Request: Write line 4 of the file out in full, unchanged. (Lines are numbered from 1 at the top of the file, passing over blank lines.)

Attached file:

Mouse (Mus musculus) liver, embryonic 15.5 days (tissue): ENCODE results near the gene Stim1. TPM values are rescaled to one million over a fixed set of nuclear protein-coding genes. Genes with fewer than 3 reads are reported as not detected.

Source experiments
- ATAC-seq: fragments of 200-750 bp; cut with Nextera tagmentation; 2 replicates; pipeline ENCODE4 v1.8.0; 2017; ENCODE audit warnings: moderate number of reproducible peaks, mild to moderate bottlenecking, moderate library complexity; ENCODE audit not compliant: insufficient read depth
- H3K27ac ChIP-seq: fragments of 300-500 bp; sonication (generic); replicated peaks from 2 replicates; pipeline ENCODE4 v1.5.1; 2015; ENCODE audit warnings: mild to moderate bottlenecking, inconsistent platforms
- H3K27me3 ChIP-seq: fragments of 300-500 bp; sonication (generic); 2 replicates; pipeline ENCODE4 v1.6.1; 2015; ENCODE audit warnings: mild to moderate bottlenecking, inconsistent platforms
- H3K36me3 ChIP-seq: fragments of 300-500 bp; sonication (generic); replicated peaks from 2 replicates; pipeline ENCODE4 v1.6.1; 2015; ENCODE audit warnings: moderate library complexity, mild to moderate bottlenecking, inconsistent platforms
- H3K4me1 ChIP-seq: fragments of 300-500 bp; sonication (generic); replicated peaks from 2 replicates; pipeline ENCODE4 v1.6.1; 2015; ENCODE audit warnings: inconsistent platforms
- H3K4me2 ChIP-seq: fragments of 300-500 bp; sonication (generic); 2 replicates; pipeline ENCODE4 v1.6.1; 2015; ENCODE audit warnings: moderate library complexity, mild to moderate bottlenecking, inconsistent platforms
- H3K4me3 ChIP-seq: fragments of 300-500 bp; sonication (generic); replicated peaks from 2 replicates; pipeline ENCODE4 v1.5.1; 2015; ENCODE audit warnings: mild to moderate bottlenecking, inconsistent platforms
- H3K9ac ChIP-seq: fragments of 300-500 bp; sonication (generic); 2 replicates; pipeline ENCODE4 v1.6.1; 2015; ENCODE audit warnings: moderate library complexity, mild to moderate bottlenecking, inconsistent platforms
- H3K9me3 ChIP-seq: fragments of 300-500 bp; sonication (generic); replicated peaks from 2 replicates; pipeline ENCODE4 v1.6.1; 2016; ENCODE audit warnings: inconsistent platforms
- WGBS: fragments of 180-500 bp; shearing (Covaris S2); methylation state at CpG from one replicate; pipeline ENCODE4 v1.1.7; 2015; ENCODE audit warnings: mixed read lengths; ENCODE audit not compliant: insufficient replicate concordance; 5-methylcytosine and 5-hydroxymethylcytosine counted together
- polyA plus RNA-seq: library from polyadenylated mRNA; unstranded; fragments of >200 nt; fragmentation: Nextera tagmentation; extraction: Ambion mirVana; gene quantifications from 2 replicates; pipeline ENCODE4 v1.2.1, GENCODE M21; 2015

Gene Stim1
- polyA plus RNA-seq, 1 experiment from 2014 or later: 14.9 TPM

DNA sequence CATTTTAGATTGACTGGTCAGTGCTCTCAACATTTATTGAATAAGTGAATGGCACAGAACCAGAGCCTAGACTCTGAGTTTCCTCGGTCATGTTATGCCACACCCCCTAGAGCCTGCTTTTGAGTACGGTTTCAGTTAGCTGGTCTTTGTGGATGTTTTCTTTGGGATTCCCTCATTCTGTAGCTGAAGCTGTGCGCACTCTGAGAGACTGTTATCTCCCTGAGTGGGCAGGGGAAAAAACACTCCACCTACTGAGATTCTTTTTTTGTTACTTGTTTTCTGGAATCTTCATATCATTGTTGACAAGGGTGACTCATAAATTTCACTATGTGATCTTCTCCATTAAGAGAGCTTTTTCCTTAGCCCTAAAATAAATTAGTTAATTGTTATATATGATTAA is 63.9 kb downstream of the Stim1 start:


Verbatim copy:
- H3K27ac ChIP-seq: fragments of 300-500 bp; sonication (generic); replicated peaks from 2 replicates; pipeline ENCODE4 v1.5.1; 2015; ENCODE audit warnings: mild to moderate bottlenecking, inconsistent platforms